Data Bias in HR analytics

Tatenda Emma Matika / Posted On: 4 November 2020 / Updated On: 25 May 2022 / Analytics / 1,458

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Data Bias in HR analytics


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The rise in the use of data analytics in the workplace has resulted in companies adopting new methods of working with their data. This is a progressive step for companies that have managed to do so and now, they no longer give reports based on intuition, but based on what the data is saying.

This is all good, however, putting too much trust in data will lead to problems. In all predictive models that are created using data, there is always a bias of some sort. But we all know that all models are wrong, but there are some that are useful. The useful ones are those that use data that represents reality well. But representing reality well may not be enough when it comes to HR issues such as diversity and gender balance.

We use past data when creating predictive models. A company’s past data may be showing a larger proportion of males in leadership roles compared to females. This then means that using this data to predict future leaders or to select a leader will result in a model that is biased towards males. This does not mean that the data is wrong, it is correct, but skewed towards a certain group. Now, as HR practitioners, we do not want such a bias as it will likely result in grievances from employees.

An important step that is then used to overcome such bias is to make sure that the data is balanced. In real life situations, it is difficult to have balanced data, but there are work-around methods that can be used. The simplest methods are

  1. Up-sampling the Minority Class and
  2. Down-sampling the Majority Class.

The first method involves creating more data values that represent the minority class such that we have a high number of records in the class. This is a relatively difficult task since it may require adding fictional data. There are methods that are used to do this but when it comes to explaining this to other departments, it might become challenging.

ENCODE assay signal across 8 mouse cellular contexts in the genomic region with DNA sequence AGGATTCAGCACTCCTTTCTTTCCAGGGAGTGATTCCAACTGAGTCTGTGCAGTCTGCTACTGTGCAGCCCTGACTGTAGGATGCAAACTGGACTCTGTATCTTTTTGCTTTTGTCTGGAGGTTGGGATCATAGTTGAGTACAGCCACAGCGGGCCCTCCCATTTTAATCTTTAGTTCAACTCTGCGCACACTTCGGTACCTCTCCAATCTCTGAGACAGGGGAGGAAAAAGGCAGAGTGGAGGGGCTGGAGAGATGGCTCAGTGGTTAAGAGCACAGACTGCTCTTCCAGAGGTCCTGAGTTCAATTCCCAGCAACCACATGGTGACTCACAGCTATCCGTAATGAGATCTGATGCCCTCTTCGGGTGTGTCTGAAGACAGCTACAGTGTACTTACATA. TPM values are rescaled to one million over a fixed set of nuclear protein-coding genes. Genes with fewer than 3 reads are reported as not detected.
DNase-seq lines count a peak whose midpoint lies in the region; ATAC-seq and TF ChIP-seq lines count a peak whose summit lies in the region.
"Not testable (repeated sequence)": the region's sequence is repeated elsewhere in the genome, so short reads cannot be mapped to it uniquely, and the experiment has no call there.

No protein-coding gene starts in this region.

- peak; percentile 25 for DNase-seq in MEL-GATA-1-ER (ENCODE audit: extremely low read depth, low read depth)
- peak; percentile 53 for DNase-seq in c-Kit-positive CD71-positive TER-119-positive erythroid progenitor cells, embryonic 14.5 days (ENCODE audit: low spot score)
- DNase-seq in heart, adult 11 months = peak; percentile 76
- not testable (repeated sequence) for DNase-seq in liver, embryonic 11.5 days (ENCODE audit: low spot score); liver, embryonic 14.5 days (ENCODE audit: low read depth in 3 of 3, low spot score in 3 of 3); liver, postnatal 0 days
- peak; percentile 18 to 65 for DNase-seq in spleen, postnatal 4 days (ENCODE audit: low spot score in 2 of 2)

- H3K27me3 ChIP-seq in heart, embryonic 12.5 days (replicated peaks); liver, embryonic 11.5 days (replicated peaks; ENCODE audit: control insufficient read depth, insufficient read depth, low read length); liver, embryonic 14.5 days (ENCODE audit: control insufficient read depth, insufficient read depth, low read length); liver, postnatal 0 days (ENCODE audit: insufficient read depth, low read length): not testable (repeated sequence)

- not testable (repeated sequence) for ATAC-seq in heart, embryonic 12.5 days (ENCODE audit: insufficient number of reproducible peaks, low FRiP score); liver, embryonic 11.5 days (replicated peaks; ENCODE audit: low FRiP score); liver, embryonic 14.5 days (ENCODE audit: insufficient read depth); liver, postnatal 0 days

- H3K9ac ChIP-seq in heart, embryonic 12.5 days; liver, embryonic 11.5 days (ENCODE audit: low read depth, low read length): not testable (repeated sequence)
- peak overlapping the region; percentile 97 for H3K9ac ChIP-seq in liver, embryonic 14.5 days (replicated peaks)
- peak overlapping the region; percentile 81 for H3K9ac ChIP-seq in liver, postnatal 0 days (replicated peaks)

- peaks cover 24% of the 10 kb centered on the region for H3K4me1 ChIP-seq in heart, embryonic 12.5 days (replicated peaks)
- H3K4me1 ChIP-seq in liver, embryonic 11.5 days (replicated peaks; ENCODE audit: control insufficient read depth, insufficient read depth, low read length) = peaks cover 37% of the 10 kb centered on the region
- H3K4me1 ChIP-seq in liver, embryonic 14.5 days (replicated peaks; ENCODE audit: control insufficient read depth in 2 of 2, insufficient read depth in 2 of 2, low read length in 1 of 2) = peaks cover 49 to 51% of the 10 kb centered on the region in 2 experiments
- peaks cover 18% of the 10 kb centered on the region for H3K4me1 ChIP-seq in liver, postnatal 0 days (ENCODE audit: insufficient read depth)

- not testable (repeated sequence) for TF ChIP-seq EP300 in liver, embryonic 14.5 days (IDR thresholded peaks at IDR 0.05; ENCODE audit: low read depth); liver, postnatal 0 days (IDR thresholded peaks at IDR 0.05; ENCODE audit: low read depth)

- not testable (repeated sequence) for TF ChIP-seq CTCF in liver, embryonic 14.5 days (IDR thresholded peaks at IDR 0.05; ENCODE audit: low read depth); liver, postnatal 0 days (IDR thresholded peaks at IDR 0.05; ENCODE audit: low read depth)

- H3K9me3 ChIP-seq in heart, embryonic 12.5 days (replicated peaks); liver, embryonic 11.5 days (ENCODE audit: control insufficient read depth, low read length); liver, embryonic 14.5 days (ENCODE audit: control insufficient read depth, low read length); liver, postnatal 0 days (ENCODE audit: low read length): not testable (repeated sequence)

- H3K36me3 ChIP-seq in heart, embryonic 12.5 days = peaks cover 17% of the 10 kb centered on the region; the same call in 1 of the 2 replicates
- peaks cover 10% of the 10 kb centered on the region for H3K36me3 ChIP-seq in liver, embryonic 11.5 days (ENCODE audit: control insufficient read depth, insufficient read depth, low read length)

The second method involves removing some of the records from the majority class. If there are 800 males and 200 males in the data, we may want to reduce the number of males to a value closer to 200. But this also becomes problematic as it will result in loss of important


information. Another question would be how to determine which ones to remove and which ones to keep.

This bias does not only occur with gender, it can also occur with values such as race, schools people obtained their qualifications, age and so on. A key to overcoming such problems is to focus on people’s personal traits and skills/talent. AT IPC, we consider psychometric tests. These show a person’s personality and other things such as attention to detail. These say more about a person than the gender, age or schools which were traditionally considered to be important.

This step of determining which data to use is should be a critical step in data analytics processes. The models that we create cannot make these decisions for themselves. They only take what we give them and give output depending on that. A common phrase for this is garbage-in garbage-out. We need to make sure that we do not feed garbage to our models. Maybe in future we might have algorithms that can check whether they have been fed garbage or not, but for now, we need our human intelligence.

This bias that we have discussed is about unbalanced data, and this is what is usually found in HR data. However, we also have some other types of data bias. These are:

  1. Selection bias

This occurs the data is selected wrongly, for example selecting a specific subset of employees, rendering the sample unrepresentative of the whole company.

  1. Recall bias

This occurs when the data depends on people’s memory. We might ask for information that people do not remember clearly and they give biased responses.

  1. Omitted variable bias

This occurs when an important variable is omitted in the data. For example, age might be an important variable for the model, and if it is omitted, it affects the model.

  1. Cause-effect bias

This occurs when we assume that a correlation between variables means a causation. We might introduce a policy and immediately, employees start to perform poorly. There is need to investigate why employees are performing poorly, before rushing to conclude that the policy is the cause. There are many examples of correlations that are not related in any way on the spurious correlations website. This will give insight into the cause-effect bias.

There are other types of bias, but these are some that are important in HR analytics. We need to make use of our human intelligence to identify bias before feeding data into a model for better results.

Tatenda Emma Matika is a Business Analytics Trainee at Industrial Psychology Consultants (Pvt) Ltd, a management and human resources consulting firm.

 

References

https://www.hrtechnologist.com/articles/digital-transformation/experts-on-ai-bias-in-hr/

https://www.analyticsinhr.com/blog/ai-bias-diversity-by-design/

https://data36.com/statistical-bias-types-explained/

https://www.tylervigen.com/spurious-correlations

 

 

 

Tatenda Emma Matika
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